Hawaii real estate landlords have a tendency to offer to prospective Hawaii commercial tenant leases for a three or five year term. The Hawaii landlord does not want a tenant for just a year because the amount of paperwork and because they would have to be possibly marketing the space again in six months.
A Hawaii landlord therefore wants a longer term but not too long because the rent could be locked in and the fair market value might eventually exceed the lease rent payment. As a result a five year term is especially desired because it locks up the tenant for a good period of time but not too long for the fair market value to exceed the rent. Unfortunately, such action lacks a full understanding of Hawaii law and should probably be avoided.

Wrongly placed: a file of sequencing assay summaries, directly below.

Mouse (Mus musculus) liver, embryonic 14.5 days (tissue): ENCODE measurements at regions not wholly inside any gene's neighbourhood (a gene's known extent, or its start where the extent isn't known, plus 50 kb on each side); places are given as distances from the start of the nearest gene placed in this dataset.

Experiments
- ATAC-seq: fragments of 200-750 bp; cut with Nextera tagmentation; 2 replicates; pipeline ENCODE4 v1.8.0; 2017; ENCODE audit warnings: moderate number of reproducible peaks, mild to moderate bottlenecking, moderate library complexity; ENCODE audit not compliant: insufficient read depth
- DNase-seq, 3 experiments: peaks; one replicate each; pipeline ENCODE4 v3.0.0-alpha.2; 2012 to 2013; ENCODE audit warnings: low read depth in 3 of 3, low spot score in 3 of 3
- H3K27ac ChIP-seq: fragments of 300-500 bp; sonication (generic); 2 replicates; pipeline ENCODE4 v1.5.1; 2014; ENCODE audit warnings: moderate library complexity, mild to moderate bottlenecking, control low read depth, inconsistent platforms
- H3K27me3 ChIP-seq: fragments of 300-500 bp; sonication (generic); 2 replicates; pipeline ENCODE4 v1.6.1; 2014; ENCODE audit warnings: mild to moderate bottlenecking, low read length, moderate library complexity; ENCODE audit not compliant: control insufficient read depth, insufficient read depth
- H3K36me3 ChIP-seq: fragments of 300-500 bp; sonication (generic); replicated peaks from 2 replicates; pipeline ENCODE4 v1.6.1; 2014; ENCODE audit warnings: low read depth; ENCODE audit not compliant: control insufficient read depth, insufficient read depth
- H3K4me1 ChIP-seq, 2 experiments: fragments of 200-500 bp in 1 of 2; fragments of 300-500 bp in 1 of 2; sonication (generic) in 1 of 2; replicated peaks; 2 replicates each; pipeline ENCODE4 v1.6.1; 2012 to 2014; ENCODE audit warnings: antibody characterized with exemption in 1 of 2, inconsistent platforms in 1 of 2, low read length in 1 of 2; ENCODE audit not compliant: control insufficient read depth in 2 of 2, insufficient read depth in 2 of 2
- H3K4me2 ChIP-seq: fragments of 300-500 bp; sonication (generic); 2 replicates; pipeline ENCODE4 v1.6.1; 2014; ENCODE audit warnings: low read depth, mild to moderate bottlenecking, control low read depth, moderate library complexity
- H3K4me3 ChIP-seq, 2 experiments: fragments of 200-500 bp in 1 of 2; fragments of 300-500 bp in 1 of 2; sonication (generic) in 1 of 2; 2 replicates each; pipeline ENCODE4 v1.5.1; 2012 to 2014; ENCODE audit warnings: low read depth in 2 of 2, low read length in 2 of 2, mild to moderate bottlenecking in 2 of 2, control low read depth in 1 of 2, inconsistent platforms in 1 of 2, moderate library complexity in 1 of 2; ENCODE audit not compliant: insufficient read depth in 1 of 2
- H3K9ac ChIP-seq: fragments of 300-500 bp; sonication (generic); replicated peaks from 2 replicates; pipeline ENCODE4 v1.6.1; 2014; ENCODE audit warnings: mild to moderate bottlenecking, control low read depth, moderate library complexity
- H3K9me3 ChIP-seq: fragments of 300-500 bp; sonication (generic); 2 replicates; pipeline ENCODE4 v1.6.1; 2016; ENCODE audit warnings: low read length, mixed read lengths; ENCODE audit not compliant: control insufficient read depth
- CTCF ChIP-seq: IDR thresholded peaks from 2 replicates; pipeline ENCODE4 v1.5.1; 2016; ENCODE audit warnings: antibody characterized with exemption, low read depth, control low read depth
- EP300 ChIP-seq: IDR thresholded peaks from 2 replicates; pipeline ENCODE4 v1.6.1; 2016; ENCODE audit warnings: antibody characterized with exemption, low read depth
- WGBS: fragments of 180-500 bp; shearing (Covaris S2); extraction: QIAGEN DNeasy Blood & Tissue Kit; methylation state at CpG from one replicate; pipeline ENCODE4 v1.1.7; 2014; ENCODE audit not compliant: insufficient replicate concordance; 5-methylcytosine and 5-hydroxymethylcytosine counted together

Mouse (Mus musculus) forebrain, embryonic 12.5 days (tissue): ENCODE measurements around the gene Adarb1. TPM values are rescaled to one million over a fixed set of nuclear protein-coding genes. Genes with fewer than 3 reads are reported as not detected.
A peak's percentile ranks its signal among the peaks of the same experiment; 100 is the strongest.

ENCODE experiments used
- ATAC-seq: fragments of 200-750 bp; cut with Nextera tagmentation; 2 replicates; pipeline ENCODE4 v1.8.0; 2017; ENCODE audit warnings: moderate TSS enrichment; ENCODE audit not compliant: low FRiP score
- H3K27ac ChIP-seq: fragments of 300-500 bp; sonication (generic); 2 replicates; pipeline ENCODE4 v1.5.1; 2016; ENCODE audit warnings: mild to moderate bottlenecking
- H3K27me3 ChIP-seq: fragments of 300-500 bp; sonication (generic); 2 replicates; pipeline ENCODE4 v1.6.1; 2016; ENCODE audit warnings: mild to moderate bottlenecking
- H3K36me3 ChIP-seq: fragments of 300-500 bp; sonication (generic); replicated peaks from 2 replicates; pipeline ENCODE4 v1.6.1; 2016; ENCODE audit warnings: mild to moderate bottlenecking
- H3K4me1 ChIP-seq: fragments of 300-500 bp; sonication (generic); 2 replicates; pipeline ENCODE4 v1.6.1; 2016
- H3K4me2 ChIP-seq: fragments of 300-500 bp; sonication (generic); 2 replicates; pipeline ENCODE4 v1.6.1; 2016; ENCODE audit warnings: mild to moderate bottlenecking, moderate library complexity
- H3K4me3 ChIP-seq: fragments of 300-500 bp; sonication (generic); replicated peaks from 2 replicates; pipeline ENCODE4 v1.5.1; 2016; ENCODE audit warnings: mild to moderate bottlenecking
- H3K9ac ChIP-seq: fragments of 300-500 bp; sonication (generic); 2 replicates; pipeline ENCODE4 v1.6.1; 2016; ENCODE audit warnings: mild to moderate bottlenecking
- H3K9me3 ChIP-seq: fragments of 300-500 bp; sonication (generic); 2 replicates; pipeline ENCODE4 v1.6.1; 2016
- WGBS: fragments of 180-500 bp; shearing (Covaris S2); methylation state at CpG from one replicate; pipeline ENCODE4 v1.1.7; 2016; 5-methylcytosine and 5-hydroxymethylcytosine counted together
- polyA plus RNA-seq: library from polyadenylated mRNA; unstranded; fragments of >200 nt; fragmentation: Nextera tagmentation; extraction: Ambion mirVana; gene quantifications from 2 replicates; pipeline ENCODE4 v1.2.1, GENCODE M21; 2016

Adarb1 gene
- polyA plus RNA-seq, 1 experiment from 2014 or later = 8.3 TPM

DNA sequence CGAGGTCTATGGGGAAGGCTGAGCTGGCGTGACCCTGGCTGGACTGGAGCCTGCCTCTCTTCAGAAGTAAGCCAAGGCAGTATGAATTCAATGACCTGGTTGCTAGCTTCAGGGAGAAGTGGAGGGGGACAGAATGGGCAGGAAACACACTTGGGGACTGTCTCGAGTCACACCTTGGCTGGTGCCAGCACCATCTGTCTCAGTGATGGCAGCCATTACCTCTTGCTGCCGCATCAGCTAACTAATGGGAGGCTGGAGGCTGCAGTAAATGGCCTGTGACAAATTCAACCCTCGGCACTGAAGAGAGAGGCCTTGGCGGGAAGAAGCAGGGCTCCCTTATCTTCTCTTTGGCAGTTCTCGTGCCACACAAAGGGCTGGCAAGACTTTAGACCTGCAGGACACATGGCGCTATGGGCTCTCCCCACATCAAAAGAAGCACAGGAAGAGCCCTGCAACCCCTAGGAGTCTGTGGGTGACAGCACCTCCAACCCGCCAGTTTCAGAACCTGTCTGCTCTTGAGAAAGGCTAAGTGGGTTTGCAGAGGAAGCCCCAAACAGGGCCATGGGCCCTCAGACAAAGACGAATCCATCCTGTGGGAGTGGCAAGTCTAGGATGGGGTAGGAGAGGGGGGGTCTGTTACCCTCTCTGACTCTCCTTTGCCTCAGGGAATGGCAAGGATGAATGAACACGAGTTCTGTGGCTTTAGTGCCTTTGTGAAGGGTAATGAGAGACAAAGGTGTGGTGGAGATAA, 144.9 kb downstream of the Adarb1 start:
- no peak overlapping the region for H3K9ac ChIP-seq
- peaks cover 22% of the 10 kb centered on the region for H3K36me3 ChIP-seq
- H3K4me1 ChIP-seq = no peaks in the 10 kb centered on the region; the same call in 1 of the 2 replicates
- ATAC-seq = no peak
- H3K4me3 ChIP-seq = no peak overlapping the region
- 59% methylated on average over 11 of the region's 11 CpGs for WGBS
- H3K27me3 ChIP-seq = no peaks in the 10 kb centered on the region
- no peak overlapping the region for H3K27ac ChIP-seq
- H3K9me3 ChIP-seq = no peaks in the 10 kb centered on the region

The reason it should be avoided is the Hawaii Conveyance Tax must be paid on all leases or subleases with full unexpired terms of five years or more. Thus, offering a tenant a lease term of four years and eleven months avoids the Hawaii Conveyance Tax, but adding a month more to round out a full five year term results in the Hawaii Conveyance Tax requiring payment by the Hawaii landlord based on the annual rent to be paid over the life of the lease and also on improvements.
Thus, a Hawaii landlord has to pay up front on its supposed income even if a tenant defaults in year one or does not put in the improvements. As you can see, there has to be a very strong reason for the additional month in order to justify the Hawaii Conveyance Tax kicking in. There are other issues that you will need to consider when entering into a Hawaii lease.
Contact us and we’ll guide you safely through this process.
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